Rumored Sogecable-Telefonica link a complex deal
MADRID — The rumor mill has been mulling a golden oldie — a possible merger of Sogecable digital platform Canal Satelite Digital (CSD) and Telefonica’s rival Via Digital.
Merger musing may dominate tittle-tattle for much of 2002 because it’s far easier said than done.
It has taken the smallest of moves to get journos jawing. On Dec. 22, Spanish newspaper El Mundo suggested that Telefonica film and TV subsid Admira will buy 100% of sports/movie feed Gran Via, premium channel of Via Digital, in which Admira holds 49%.
The buy-up hasn’t happened, and even if it were to take place, it looks like a classic internal accounting move. It would allow Admira to cut losses at Via, which hit 34.9 billion Pta ($188.4 million), January-September 2001, and consolidate any sales of Gran Via to other operators straight onto its profit-and-loss accounts.
It’s subtler, solons insist. If Admira owns all of Gran Via, it can bundle it with Sogecable’s ultra-popular premium channel Canal Plus Espana, into an uber premium feed to dominate the pay TV market.
Five can’t survive
Solons jaw on about a digital merger for another good reason. Spain has five main pay TV operators: CSD with near 1.3 million subs; Via Digital with 770,000; digital-terrestrial-television Quiero with some 150,000; and cable outfits ONO and Auna Cable, boasting 300,000 and 400,000 respectively. The last four will lose an estimated $540.5 million combined this year.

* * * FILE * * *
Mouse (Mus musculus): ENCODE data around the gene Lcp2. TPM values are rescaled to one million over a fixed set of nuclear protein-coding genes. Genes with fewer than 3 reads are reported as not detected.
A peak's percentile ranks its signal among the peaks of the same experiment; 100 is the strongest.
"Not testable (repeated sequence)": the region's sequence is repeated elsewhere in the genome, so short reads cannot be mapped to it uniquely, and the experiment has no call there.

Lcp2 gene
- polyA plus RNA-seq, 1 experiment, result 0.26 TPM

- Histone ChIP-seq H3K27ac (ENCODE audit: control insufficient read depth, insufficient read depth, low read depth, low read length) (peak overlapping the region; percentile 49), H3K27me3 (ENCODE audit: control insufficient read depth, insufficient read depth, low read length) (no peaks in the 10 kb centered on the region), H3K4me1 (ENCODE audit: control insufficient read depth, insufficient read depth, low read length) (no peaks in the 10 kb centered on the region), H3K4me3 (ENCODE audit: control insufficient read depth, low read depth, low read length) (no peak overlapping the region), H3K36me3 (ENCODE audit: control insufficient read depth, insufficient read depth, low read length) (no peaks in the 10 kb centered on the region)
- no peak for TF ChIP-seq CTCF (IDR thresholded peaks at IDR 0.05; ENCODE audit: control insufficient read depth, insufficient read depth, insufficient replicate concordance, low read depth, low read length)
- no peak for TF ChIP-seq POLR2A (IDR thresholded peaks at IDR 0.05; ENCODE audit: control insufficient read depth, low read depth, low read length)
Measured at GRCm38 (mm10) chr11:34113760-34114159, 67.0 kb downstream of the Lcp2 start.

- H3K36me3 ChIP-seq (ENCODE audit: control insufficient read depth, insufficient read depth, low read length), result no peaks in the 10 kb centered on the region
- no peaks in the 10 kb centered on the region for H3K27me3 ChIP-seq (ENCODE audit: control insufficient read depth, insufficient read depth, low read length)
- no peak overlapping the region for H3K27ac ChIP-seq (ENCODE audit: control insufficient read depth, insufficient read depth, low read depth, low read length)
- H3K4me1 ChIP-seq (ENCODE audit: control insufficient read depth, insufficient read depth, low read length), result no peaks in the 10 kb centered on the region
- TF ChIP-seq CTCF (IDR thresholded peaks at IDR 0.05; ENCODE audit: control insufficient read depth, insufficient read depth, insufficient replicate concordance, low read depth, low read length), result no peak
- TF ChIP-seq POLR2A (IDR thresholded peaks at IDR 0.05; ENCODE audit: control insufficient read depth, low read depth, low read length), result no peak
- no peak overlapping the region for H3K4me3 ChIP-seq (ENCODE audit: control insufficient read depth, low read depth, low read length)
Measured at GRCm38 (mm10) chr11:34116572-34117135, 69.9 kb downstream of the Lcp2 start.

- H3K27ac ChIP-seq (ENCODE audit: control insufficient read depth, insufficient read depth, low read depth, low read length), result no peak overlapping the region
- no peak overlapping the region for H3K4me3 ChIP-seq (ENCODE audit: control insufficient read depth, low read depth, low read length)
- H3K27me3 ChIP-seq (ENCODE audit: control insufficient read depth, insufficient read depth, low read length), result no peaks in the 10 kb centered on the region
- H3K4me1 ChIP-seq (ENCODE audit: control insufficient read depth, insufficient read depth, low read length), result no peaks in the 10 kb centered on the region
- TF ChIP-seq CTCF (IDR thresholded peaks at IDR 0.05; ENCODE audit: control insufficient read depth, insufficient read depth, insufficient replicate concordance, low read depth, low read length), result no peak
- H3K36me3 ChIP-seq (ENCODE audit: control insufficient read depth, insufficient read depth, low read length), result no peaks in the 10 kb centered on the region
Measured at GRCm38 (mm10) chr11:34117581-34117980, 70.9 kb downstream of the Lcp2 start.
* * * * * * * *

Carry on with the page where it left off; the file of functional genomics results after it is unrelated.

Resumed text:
At 29% of Spain’s 12.9 million households, Spanish pay TV take-up still shows growth potential as penetration is lower than the U.K. or France.
But there’s not a market for three digital players. “A merger between CSD and Via Digital makes sense — I think all the players would agree to do that,” says Glen Spencer Chapman, an analyst at Ibersecurities.
However, Spain’s conservative prime minister, Jose Maria Aznar, is said to oppose a tie-up between Sogecable and Telefonica because it would give Sogecable’s 21% managing shareholder, the socialist-friendly Prisa, a key role in the combo.
So subtler solutions are called for. A variant comes with the apparent blessing of Vivendi Universal, which also has 21% in Sogecable. This would see Vivendi U buy Prisa’s 21% in Sogecable but allow Prisa to retain its 21% in the Sogecable-owned sports-movie channel Canal Plus Espana, which becomes the premium feed in fused platforms.
It might just pass Spanish antitrust authorities but might not pass muster with Prisa. It and Vivendi U have agreed that neither partner can raise its stake in Sogecable before December of this year.
“Prisa would have to be paid a lot of money,” observes Manuel Torres, also at Ibersecurities. “In 2002, Sogecable should post net profits without recourse to extraordinary income. An exit would also destroy Prisa’s across-the-board media presence. It’s complicated, though not impossible.”
But given its difficulty, some observers, led by the Prisa-bating newspaper El Mundo, are betting on a premium package.
This could just be making trouble. Why Sogecable would allow the weaker Gran Via to piggyback off its hugely popular CSD, which has 2 million subs, is an intriguing question.
The huge shadow cast across business by politics in Spain is a legacy of its dictatorial past. As far as a digital TV merger is concerned, it could fire rumor-mongering for years to come.
(Emiliano de Pablos contributed to this report.)